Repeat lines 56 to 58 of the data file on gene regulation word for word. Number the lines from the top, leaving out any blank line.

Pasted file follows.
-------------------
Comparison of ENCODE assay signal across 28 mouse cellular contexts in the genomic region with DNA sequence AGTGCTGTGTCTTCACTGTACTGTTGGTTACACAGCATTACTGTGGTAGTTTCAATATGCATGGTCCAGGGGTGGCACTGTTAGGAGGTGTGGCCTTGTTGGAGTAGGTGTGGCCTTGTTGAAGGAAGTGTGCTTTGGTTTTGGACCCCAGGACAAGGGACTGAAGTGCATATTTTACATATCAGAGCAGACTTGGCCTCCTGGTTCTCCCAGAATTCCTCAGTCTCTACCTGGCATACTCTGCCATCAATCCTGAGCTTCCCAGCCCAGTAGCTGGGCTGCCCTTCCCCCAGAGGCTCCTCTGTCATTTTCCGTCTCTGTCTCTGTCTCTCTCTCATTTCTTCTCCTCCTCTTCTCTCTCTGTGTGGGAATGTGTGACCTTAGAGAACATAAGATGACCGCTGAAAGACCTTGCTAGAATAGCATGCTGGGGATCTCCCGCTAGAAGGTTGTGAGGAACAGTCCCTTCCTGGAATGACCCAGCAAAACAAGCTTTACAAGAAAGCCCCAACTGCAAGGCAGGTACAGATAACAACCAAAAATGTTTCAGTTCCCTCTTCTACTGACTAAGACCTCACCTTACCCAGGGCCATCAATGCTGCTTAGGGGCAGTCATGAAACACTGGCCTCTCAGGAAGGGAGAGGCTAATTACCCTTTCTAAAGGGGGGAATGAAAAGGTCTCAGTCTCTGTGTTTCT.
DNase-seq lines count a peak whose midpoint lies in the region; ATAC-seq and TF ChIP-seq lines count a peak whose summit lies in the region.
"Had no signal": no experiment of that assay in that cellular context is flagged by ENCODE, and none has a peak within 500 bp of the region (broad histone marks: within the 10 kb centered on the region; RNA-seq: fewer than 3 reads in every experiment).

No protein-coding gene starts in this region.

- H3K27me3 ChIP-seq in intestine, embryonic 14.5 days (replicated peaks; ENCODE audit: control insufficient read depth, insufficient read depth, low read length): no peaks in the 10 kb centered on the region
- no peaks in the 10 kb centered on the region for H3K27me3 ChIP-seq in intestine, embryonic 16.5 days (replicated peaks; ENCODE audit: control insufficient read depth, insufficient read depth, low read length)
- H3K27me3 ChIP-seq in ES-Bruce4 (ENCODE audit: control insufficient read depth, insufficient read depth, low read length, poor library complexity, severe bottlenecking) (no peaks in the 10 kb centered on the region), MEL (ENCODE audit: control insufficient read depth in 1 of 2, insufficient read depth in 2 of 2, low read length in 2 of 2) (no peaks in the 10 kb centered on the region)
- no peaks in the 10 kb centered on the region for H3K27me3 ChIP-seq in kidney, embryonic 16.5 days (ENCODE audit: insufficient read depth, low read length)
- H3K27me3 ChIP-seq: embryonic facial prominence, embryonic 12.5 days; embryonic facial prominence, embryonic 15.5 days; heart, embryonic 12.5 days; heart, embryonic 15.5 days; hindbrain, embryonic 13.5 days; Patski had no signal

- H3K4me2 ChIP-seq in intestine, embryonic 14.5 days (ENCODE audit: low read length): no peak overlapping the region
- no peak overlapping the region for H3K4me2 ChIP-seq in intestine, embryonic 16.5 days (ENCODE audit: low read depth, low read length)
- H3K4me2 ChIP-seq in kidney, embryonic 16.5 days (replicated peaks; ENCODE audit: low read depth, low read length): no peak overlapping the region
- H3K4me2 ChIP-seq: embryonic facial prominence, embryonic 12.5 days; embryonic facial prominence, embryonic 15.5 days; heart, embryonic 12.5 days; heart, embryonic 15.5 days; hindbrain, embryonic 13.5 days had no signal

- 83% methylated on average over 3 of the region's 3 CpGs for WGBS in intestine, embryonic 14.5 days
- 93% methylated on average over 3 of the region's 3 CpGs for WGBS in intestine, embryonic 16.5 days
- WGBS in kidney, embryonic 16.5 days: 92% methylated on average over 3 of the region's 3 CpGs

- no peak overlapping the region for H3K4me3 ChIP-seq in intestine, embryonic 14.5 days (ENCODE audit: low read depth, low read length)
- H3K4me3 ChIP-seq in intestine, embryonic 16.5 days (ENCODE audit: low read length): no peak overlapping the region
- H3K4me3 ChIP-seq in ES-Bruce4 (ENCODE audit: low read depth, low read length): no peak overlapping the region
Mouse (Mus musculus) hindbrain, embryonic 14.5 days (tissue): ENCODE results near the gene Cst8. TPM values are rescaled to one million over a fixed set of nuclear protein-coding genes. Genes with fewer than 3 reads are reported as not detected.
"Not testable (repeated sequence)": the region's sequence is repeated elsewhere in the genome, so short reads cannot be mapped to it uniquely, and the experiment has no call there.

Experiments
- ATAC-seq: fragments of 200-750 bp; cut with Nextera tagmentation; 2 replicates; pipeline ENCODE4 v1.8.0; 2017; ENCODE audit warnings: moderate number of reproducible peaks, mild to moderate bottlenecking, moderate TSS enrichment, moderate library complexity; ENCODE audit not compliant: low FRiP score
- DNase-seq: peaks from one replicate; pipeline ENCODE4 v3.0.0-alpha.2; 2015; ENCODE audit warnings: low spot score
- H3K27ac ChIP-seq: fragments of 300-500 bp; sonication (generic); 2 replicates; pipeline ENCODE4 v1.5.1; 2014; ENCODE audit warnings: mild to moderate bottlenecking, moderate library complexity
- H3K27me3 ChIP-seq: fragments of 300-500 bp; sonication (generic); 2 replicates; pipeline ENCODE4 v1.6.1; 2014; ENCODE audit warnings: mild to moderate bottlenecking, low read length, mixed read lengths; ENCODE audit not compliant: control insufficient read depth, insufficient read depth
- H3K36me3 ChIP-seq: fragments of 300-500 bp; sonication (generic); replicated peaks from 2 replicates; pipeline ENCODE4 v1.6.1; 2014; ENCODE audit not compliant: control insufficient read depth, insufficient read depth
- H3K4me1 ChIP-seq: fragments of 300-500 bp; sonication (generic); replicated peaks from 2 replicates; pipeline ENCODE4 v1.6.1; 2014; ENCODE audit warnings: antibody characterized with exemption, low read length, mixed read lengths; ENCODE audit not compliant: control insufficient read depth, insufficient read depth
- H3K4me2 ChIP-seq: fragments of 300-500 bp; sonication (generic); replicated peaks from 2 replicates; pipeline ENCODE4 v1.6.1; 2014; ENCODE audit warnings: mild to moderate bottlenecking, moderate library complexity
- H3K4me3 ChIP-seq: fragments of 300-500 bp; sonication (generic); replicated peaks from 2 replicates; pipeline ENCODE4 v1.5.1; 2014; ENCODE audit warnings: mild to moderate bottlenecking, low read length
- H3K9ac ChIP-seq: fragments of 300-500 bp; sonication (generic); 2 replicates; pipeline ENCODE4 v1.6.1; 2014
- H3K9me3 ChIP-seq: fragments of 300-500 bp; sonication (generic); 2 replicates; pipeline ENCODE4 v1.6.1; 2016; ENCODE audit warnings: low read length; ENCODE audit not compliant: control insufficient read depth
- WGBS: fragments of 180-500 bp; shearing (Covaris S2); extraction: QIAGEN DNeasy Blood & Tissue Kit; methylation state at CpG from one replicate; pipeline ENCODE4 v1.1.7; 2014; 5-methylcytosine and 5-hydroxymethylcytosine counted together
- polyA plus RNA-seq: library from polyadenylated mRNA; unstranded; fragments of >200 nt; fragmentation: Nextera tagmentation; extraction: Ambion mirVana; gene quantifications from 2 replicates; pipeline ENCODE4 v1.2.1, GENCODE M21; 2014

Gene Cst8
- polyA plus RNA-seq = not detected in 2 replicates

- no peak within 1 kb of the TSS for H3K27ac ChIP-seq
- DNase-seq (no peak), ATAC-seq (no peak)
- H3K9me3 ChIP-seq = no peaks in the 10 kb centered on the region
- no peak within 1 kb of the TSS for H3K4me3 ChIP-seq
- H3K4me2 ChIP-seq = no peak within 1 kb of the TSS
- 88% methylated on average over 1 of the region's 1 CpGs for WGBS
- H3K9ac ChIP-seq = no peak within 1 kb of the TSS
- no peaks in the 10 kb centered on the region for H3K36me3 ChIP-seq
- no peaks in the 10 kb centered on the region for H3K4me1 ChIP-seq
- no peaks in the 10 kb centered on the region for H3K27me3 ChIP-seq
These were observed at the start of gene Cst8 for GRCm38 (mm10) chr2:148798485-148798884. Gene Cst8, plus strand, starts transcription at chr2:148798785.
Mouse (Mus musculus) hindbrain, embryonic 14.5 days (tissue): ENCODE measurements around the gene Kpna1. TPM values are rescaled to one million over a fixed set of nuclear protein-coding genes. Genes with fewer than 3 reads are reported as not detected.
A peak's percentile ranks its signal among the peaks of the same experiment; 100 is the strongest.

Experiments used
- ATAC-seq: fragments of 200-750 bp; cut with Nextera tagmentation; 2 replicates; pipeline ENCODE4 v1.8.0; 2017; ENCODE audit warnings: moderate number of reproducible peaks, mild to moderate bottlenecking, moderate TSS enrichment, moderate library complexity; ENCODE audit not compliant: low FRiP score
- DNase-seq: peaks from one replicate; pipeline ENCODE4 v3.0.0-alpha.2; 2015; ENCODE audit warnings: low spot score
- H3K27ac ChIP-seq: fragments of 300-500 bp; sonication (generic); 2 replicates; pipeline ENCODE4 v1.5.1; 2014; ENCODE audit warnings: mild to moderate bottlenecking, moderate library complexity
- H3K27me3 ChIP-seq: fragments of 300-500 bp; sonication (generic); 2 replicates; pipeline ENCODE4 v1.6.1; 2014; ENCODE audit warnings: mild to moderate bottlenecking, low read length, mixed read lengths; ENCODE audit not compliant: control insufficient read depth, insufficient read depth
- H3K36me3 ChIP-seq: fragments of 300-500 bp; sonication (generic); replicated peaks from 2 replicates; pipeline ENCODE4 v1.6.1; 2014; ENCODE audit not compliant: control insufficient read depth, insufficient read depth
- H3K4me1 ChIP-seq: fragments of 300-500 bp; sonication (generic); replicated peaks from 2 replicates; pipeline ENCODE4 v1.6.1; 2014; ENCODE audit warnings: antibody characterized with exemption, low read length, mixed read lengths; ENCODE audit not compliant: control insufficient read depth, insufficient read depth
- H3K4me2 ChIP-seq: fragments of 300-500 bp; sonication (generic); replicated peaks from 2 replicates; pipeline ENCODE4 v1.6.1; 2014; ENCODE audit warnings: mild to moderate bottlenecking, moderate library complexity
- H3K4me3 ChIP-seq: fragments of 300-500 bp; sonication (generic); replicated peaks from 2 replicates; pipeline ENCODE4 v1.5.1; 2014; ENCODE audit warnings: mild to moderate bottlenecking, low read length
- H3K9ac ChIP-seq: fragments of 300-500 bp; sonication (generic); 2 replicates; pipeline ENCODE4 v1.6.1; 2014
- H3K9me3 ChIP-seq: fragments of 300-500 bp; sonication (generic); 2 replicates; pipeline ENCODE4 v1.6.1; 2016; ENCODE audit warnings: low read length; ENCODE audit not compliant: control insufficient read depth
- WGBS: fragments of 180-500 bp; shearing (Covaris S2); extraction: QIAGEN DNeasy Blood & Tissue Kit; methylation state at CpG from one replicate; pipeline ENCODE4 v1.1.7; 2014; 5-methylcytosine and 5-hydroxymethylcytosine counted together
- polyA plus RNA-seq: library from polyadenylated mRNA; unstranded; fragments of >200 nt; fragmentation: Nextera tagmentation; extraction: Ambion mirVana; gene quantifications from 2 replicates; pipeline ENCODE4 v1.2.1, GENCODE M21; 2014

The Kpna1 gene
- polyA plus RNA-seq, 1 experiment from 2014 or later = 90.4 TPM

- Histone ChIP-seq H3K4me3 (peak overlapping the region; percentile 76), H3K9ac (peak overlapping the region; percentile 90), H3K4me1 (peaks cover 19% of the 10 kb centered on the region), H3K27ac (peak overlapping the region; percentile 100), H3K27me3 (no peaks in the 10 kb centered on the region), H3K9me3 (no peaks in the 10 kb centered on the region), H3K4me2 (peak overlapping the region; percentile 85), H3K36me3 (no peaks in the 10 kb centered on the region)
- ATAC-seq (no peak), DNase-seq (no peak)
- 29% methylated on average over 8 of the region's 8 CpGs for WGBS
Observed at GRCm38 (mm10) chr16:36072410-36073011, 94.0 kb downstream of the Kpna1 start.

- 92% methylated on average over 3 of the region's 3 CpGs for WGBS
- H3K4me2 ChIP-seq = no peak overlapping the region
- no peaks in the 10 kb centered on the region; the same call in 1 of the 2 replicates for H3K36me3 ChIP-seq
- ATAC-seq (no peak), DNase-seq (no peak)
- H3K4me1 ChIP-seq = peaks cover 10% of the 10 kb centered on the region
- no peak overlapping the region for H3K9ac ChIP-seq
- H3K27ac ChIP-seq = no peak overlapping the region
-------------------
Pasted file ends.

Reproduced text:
- H3K4me1 ChIP-seq: fragments of 300-500 bp; sonication (generic); replicated peaks from 2 replicates; pipeline ENCODE4 v1.6.1; 2014; ENCODE audit warnings: antibody characterized with exemption, low read length, mixed read lengths; ENCODE audit not compliant: control insufficient read depth, insufficient read depth
- H3K4me2 ChIP-seq: fragments of 300-500 bp; sonication (generic); replicated peaks from 2 replicates; pipeline ENCODE4 v1.6.1; 2014; ENCODE audit warnings: mild to moderate bottlenecking, moderate library complexity
- H3K4me3 ChIP-seq: fragments of 300-500 bp; sonication (generic); replicated peaks from 2 replicates; pipeline ENCODE4 v1.5.1; 2014; ENCODE audit warnings: mild to moderate bottlenecking, low read length